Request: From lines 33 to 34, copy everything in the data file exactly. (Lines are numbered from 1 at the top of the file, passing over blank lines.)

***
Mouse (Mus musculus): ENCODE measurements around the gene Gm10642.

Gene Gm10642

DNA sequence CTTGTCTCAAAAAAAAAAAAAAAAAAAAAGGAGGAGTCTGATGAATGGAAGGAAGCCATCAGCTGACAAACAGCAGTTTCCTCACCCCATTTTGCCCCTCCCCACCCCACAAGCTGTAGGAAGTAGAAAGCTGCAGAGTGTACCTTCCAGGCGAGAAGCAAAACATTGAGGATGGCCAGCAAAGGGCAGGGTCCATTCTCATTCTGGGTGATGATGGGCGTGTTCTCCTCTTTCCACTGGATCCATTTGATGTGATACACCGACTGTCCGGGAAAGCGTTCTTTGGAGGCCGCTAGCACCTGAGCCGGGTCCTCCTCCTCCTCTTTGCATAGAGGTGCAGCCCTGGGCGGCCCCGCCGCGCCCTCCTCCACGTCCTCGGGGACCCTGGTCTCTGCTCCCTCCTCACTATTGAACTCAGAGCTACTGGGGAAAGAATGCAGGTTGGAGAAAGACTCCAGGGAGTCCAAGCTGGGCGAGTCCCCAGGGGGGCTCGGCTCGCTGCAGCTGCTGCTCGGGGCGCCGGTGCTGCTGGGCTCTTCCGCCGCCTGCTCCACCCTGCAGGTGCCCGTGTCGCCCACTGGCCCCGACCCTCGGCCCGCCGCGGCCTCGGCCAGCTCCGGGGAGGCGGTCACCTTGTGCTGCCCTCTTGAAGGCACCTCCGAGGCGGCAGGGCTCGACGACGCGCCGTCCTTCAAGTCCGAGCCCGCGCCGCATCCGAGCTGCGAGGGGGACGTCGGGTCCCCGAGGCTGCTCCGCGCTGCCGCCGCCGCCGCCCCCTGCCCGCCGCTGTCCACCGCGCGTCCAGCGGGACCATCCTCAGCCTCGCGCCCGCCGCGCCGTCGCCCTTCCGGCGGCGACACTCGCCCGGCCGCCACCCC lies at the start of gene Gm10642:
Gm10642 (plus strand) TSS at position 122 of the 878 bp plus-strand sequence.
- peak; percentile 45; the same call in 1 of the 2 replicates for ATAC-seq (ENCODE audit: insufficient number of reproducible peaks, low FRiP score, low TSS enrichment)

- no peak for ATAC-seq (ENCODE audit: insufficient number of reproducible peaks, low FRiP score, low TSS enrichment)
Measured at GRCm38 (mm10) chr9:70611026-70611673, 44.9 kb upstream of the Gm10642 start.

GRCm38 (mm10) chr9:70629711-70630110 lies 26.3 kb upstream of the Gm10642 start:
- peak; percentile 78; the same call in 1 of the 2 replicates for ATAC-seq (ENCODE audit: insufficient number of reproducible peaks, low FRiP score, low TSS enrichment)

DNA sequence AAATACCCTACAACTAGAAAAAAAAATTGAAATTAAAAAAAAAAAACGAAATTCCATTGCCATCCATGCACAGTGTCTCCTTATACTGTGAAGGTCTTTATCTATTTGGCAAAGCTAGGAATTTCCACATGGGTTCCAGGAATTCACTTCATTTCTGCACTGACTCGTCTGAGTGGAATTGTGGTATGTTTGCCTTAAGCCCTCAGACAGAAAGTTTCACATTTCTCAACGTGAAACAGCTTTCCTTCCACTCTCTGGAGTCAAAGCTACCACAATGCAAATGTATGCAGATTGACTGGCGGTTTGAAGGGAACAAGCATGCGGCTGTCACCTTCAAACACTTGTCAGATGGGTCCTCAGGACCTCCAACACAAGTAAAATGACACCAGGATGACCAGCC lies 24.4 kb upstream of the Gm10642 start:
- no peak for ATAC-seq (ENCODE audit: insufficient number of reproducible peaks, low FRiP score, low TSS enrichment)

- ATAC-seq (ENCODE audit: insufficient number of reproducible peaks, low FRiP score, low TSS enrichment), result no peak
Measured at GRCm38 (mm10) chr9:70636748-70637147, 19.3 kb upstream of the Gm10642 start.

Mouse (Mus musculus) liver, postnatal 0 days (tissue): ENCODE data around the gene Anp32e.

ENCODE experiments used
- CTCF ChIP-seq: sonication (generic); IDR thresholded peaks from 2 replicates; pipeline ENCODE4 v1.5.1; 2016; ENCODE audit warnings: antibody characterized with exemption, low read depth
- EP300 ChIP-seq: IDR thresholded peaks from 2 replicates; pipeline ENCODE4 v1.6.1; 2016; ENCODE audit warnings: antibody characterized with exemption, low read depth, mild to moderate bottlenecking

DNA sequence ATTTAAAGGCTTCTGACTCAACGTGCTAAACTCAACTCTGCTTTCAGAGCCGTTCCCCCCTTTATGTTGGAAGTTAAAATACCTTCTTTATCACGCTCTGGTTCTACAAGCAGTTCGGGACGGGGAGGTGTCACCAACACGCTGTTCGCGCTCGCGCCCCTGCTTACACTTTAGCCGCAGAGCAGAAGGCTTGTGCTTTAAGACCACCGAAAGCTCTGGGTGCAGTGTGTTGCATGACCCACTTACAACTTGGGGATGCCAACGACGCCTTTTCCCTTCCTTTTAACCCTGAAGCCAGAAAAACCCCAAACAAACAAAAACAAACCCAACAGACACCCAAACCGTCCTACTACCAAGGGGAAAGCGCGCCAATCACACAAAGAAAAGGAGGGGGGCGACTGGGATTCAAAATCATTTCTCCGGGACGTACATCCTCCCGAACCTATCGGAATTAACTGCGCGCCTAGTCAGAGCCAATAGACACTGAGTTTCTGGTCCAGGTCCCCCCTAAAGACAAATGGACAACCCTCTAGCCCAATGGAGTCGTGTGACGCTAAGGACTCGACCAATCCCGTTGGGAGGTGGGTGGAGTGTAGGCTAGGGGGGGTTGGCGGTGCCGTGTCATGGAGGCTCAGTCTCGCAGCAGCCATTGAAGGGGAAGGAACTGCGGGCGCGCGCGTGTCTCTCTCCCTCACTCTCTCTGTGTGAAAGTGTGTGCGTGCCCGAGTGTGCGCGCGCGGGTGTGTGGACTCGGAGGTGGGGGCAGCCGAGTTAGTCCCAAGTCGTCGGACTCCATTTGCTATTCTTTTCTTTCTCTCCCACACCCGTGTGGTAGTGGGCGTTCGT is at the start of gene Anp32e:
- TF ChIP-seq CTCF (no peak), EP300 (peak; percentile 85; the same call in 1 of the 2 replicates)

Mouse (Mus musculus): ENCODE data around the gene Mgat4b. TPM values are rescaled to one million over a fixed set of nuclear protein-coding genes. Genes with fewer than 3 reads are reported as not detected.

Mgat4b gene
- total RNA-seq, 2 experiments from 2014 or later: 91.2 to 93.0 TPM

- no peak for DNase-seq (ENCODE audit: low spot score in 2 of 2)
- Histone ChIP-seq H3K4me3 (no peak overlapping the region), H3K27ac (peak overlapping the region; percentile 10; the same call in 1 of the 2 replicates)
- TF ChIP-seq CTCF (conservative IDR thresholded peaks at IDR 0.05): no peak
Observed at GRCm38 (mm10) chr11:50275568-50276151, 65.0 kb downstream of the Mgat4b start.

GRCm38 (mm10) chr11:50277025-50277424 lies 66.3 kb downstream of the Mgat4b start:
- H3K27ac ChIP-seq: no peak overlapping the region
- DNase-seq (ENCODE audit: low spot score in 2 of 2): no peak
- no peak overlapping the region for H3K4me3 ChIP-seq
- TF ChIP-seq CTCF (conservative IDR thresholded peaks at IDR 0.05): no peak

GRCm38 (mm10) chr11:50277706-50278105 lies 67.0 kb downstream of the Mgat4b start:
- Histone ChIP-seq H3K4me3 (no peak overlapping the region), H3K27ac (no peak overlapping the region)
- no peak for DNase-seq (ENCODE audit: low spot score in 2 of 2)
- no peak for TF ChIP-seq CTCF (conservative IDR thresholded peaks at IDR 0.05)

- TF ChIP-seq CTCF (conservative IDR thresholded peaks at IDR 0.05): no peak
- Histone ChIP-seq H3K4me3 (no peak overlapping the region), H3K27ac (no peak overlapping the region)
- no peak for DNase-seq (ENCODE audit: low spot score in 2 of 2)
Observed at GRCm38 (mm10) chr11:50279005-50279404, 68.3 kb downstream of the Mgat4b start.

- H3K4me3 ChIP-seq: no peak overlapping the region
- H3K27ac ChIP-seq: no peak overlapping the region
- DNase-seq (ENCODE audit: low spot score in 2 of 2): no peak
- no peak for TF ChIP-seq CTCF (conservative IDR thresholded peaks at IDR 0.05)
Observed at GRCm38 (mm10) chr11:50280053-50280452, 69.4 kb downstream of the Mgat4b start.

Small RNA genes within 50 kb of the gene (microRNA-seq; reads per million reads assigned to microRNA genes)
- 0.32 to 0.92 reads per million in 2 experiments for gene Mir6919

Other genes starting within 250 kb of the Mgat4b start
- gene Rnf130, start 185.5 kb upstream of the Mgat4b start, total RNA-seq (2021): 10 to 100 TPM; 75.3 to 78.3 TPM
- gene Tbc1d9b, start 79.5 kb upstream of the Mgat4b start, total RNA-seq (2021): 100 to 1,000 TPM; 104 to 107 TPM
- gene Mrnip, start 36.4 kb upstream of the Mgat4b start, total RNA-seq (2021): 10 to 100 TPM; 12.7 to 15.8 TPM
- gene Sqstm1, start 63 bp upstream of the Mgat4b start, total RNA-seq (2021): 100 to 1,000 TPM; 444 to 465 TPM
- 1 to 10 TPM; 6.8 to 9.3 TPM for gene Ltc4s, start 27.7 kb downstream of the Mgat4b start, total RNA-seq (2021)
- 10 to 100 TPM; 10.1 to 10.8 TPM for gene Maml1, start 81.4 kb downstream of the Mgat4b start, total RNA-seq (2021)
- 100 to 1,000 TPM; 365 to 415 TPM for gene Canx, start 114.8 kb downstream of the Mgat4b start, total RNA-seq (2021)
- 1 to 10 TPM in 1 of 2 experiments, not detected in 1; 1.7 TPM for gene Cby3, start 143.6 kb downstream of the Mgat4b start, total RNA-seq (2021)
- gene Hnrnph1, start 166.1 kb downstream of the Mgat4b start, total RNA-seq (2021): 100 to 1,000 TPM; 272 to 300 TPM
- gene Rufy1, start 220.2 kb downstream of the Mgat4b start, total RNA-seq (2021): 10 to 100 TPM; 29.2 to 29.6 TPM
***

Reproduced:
- Histone ChIP-seq H3K4me3 (no peak overlapping the region), H3K27ac (no peak overlapping the region)
- no peak for DNase-seq (ENCODE audit: low spot score in 2 of 2)